“Many people assumed that in developing countries, MOOCs would only be used by the rich and well-educated,” said lead researcher Maria Garrido, a research assistant professor at TASCHA. “We were excited to find that this is not the case. Many users come from low- and middle-income backgrounds with varying levels of education and technology skills.”

As it turns out, less than half of the MOOC users surveyed had even completed college, with a quarter of MOOC users reporting high school as their highest level of education completed. This is striking compared to the 71 percent of college graduate users found in a 2015 study from edX that had nearly a third of its respondents based in the U.S.

Despite the developing world users’ lower education levels, though, it was found that they had much higher completion and certification rates. In fact, 49 percent of MOOC users surveyed had received certification for at least one course, and that rate jumped to an even higher 70 percent when limited to employed respondents. In addition to that 49 percent who received certification, another 30 percent of users reported completing at least one course.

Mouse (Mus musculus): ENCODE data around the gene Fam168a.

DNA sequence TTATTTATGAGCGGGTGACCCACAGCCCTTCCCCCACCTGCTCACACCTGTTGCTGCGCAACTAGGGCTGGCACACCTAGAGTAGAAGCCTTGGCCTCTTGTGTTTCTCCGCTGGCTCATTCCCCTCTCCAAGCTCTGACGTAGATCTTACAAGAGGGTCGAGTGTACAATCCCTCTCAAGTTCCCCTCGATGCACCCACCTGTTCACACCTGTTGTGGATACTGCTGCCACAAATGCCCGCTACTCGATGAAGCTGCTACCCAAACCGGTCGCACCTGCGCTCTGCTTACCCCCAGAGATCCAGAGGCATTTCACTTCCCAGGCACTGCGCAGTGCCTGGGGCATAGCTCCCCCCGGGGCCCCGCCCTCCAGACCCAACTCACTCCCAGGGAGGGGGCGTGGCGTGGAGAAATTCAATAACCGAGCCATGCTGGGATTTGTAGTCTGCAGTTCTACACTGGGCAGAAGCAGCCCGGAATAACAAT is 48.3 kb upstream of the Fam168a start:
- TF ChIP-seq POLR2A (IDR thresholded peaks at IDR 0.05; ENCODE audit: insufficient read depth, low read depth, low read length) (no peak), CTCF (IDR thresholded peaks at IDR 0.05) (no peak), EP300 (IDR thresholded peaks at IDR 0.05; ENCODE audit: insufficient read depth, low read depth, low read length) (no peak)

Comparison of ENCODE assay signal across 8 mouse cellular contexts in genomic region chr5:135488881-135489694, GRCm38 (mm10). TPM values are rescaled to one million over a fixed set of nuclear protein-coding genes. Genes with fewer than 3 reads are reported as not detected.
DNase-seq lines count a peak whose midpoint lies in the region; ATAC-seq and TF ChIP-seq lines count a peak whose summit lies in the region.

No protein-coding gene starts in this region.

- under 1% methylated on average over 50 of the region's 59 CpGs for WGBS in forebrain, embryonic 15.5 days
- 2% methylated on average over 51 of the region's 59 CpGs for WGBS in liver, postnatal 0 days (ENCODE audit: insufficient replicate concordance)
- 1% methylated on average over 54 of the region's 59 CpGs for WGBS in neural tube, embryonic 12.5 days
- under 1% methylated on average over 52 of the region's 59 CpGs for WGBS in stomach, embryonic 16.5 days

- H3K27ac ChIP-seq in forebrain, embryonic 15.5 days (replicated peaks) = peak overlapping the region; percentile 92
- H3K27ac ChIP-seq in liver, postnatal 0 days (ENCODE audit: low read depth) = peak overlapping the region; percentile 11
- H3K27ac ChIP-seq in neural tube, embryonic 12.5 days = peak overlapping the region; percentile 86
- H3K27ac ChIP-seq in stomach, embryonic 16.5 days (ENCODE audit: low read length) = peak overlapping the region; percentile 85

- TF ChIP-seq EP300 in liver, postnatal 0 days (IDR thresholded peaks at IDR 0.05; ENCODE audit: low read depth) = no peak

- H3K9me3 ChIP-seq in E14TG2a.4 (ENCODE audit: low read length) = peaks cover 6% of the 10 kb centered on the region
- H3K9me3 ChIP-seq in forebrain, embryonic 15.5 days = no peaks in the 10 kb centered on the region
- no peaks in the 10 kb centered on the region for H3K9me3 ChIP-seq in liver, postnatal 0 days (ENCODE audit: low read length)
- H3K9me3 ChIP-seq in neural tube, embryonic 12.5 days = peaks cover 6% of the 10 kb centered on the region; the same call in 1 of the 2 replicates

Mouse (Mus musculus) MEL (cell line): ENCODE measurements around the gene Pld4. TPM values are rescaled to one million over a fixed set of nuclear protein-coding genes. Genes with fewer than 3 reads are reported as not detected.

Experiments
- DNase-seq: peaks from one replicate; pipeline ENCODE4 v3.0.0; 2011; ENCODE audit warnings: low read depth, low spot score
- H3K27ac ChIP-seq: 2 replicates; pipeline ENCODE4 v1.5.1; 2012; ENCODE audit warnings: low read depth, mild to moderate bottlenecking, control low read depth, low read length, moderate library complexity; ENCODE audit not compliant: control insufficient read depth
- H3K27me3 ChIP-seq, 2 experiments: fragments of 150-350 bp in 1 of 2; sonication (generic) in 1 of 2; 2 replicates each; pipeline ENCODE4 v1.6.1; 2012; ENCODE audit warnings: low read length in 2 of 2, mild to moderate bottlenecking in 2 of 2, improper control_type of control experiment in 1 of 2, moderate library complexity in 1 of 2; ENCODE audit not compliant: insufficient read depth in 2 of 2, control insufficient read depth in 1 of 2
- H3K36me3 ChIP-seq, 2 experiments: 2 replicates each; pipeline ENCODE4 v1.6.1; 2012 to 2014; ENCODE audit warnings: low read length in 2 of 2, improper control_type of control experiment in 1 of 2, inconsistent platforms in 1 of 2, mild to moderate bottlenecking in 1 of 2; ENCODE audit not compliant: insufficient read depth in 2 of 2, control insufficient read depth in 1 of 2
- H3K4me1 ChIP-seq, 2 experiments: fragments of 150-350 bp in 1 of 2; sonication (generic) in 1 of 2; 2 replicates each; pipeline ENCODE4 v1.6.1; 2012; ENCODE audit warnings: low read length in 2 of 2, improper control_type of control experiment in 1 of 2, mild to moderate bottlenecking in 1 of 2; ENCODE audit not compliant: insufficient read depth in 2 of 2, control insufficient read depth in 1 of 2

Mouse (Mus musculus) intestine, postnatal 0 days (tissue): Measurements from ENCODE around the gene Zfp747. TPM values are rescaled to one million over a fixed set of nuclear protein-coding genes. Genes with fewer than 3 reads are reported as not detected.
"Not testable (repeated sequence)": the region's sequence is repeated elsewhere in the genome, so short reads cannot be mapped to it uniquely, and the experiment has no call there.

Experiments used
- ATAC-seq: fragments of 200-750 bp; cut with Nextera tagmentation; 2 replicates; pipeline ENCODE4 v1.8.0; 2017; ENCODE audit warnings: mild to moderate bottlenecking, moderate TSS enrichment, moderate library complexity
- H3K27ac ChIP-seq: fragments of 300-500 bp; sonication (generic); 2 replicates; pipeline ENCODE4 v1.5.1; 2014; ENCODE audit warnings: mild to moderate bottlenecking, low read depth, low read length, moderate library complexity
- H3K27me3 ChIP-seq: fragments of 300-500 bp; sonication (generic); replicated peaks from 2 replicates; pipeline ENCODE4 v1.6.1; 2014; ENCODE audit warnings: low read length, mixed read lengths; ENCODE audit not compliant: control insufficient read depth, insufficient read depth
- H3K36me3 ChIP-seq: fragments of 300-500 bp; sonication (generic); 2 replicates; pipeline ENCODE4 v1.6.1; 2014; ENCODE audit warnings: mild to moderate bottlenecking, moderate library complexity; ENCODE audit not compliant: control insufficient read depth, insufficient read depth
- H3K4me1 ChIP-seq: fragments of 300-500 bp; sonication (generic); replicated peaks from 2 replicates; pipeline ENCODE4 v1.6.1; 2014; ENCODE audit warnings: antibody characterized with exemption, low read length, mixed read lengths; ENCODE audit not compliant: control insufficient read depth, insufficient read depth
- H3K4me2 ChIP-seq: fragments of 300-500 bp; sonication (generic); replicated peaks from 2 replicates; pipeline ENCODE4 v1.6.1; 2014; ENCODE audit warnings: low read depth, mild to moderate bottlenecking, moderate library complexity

While the rate of students in the U.S. and Europe completing at least one MOOC has not been solidified as of press time, individual course completion rates in those regions hover around just 5 to 10 percent.

The reason for the high completion and certification rates may be tied to the fact that users in the three countries take MOOCs primarily to advance their education or career, rather than for enjoyment. The top three motivations users cited were: gaining skills to perform better in their job (61 percent), preparing for additional education (39 percent), and obtaining professional certification (37 percent).

On the other hand, users in more economically-advanced countries tend to report higher levels of taking MOOCs for personal fulfillment. For example, a study of Coursera users with two-thirds of subjects living in developed countries found that more students enrolled “just for fun” over any other reason.

“At CourseTalk, we were heartened to learn that MOOCs are successfully reaching less educated students in developing countries–and with remarkably high certification rates,” said CourseTalk CEO Don Loonam. “This brings us one step closer to fulfilling the original promise of MOOCs: expanding access to affordable, quality education to anyone around the world.”

(Next page: the hurdles to further developing country MOOC success)

About the Author:

Ronald Bethke


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